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Gambling With Nature
A stone’s throw from Oakland International
Airport, golden eagles can be spotted circling the sky and sandpipers
seen probing the soft mud of Arrowhead Marsh with their slender beaks.
Despite the roar of jets and drone of Nimitz traffic, the birds and
critters that flock to the 50-acre marsh and an adjoining 72 acres of
restored tidal and seasonal wetlands are thriving, conservationists say.
But they worry that won’t last if a 24-hour, 2,000-slot casino moves
in next door.
The Lower Lake Rancheria Koi Nation Indian tribe wants to build the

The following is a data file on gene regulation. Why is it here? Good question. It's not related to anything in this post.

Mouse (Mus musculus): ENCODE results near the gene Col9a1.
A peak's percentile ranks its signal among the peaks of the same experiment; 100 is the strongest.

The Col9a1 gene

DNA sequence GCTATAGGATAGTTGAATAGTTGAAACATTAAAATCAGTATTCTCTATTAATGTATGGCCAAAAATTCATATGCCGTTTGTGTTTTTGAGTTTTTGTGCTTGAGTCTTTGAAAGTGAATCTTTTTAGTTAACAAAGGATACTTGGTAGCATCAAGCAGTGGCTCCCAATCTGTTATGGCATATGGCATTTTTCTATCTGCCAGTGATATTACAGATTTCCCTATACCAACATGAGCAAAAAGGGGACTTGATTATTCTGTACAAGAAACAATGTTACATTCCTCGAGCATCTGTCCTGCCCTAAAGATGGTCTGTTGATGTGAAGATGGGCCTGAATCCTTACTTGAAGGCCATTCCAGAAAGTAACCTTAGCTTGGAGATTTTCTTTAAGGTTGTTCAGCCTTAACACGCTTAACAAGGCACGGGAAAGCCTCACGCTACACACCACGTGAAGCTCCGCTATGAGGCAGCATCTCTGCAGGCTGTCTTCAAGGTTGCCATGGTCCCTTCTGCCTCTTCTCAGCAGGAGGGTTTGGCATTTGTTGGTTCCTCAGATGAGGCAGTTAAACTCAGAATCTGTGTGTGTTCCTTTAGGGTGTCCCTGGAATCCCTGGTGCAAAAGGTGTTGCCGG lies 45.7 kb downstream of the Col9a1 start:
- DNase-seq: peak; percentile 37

casino and a seven-story hotel/spa complex on a 35-acre parking lot
abutting the restored marshland.
Tribal elders say every precaution will be taken to ensure the
development does not hurt the marsh and its feathered inhabitants.
Daniel Beltran, chairman of the Koi Nation, said a pending
environmental study for the casino will be the most stringent ever
considered by the Bureau of Indian Affairs.
Also, he noted, there will be a bufferzone between the buildings and
the marsh, and the lighting will be more modern and less intrusive than
what is there now.
But environmentalists who have sued to stop the Port of Oakland and
U.S. Army Corps of Engineers from developing some of the last remaining
wetlands in San Leandro Bay say while they don’t oppose casinos per se,
the project shouldn’t abut such a sensitive area.
entire article at:
The Daily Review
2004 Online Casino News Archive